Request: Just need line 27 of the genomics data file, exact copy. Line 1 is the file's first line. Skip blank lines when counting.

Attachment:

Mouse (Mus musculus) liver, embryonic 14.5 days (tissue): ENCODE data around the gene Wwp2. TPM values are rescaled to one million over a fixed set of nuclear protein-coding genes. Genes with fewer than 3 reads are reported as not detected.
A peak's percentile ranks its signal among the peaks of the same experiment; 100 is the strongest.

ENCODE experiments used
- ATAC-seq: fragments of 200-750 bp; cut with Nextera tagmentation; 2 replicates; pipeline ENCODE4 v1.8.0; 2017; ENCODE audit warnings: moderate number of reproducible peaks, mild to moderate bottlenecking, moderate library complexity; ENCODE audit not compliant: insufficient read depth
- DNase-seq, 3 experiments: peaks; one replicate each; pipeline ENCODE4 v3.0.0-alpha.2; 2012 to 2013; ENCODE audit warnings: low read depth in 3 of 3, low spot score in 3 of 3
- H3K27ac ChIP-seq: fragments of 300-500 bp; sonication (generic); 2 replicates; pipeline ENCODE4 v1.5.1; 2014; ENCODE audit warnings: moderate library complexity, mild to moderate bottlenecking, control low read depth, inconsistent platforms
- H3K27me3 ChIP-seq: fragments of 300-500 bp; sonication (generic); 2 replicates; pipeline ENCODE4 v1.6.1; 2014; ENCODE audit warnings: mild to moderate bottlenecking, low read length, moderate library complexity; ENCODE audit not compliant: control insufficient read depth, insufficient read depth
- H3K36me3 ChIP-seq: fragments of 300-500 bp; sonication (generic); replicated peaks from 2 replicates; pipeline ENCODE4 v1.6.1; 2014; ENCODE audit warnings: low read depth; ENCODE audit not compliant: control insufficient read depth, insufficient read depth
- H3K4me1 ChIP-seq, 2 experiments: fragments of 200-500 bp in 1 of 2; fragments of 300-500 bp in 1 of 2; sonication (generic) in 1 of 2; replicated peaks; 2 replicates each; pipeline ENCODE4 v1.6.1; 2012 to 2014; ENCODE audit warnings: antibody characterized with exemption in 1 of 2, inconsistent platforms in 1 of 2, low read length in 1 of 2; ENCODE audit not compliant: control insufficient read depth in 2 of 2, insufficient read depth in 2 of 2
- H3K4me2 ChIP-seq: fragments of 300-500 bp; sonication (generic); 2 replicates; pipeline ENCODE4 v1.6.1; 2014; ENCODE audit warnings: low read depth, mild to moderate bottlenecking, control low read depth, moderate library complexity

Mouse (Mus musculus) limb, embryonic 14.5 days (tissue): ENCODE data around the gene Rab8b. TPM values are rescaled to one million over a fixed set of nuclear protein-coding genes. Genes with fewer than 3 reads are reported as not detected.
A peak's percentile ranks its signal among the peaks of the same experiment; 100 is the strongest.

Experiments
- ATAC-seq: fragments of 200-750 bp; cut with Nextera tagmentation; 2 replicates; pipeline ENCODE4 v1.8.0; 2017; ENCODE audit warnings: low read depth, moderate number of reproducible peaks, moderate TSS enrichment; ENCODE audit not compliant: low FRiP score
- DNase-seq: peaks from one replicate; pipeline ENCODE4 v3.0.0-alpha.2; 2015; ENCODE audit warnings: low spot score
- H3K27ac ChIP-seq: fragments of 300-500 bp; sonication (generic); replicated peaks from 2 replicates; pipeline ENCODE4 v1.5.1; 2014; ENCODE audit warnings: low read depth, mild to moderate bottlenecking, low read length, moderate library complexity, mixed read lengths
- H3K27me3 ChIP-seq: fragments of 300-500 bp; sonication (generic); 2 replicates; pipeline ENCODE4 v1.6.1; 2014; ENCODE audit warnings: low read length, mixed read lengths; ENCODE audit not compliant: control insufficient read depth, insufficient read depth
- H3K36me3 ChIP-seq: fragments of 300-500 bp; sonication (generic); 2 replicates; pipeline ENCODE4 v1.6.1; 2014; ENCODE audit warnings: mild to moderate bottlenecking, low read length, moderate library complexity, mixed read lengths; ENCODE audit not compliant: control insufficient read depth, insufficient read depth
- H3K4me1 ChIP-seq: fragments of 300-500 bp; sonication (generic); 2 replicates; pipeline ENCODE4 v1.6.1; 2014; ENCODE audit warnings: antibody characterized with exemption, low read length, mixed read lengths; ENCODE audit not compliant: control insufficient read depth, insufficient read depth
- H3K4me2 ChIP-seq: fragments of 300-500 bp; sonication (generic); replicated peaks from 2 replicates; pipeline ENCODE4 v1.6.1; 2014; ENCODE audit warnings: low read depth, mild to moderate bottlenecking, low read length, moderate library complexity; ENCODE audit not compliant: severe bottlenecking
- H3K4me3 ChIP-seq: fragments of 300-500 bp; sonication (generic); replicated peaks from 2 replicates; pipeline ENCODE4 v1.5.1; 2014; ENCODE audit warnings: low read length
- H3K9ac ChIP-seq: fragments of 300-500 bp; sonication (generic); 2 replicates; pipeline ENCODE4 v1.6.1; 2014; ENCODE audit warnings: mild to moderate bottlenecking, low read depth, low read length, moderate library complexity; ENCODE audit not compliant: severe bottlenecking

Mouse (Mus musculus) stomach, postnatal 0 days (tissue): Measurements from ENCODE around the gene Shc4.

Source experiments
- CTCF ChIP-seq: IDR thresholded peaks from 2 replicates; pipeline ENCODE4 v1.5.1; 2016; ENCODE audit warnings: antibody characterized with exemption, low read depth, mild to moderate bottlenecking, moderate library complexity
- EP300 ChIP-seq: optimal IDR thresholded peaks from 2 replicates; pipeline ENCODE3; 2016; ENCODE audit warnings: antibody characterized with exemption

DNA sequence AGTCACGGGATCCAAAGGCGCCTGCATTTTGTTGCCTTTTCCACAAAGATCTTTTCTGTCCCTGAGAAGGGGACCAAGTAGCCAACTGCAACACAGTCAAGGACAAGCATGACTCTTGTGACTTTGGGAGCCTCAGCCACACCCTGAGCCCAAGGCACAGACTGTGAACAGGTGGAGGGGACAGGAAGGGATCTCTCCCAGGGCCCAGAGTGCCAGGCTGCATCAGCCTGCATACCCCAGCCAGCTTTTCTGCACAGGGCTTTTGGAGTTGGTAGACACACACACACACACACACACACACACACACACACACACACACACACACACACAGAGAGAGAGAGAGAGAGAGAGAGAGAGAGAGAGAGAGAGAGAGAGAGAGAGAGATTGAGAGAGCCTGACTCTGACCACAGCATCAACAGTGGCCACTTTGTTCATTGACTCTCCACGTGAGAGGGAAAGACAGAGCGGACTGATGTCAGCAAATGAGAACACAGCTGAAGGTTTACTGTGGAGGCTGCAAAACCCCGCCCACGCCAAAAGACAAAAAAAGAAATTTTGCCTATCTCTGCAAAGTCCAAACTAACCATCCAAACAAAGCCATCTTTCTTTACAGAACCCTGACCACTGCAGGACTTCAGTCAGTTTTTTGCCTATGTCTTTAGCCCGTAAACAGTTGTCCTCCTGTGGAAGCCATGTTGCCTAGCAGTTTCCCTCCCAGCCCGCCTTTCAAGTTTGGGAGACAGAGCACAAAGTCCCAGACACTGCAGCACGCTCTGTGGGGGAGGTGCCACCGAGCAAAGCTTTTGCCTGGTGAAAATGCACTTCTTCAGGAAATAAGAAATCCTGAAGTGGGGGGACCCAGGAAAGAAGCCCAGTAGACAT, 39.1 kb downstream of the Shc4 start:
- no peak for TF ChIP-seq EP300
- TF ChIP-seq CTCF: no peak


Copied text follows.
DNA sequence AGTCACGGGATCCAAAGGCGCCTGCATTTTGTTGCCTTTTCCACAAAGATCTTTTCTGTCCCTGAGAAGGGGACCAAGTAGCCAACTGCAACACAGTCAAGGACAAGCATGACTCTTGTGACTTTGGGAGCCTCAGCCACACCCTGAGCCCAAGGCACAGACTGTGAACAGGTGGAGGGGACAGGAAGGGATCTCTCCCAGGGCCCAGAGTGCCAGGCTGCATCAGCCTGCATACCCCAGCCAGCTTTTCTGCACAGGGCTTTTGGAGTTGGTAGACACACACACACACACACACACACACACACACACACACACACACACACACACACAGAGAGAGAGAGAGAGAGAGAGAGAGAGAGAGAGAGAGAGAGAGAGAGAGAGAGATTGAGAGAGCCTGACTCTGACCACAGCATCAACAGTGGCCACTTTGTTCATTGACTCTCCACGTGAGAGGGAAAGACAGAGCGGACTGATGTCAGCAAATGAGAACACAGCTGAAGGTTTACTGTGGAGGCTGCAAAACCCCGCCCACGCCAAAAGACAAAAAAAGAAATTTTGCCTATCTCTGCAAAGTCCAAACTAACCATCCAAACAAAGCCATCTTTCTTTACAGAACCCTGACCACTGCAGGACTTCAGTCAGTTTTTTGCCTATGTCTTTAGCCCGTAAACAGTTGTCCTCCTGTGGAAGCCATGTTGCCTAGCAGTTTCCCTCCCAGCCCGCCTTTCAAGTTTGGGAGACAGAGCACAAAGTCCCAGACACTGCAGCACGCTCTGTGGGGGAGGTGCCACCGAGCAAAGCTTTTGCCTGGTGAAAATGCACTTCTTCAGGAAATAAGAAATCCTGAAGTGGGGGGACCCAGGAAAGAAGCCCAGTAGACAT, 39.1 kb downstream of the Shc4 start: